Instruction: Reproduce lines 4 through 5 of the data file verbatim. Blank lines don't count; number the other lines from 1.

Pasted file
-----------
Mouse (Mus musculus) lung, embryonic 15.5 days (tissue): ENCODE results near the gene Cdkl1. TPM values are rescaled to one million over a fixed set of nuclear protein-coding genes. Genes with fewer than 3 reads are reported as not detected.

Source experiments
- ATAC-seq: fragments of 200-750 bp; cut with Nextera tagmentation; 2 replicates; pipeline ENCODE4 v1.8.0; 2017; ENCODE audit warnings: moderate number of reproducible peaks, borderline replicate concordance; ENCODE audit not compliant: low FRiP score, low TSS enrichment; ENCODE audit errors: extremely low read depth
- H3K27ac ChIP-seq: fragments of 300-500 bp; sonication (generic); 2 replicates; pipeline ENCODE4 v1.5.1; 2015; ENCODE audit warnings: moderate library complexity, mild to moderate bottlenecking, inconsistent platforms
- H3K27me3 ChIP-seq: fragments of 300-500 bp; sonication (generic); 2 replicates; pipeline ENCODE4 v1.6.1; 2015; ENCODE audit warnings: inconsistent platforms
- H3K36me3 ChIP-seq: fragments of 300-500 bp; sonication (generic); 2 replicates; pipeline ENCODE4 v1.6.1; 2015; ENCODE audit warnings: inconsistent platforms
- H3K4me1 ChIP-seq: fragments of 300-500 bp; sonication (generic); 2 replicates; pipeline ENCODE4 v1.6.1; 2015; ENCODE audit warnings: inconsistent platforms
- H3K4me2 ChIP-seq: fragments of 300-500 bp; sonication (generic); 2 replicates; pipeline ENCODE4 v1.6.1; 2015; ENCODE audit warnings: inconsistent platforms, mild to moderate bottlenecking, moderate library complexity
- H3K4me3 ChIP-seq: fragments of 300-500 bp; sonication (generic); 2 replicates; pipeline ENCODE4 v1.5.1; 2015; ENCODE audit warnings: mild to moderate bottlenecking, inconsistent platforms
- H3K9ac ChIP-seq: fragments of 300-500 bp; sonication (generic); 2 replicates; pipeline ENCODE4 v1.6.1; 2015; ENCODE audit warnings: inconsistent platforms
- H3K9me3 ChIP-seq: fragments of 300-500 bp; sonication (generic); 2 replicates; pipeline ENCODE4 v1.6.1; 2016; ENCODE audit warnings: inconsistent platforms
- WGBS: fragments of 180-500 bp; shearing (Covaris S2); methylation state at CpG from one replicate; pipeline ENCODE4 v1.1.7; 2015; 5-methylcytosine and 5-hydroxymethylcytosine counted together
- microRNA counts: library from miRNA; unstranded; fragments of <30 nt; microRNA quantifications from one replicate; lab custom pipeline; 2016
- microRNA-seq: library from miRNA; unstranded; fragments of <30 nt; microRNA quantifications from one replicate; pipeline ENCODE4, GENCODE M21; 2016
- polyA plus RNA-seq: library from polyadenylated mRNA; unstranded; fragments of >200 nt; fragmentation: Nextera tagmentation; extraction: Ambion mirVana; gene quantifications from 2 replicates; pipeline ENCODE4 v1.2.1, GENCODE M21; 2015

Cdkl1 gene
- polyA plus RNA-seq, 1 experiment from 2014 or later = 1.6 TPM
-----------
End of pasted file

- H3K27ac ChIP-seq: fragments of 300-500 bp; sonication (generic); 2 replicates; pipeline ENCODE4 v1.5.1; 2015; ENCODE audit warnings: moderate library complexity, mild to moderate bottlenecking, inconsistent platforms
- H3K27me3 ChIP-seq: fragments of 300-500 bp; sonication (generic); 2 replicates; pipeline ENCODE4 v1.6.1; 2015; ENCODE audit warnings: inconsistent platforms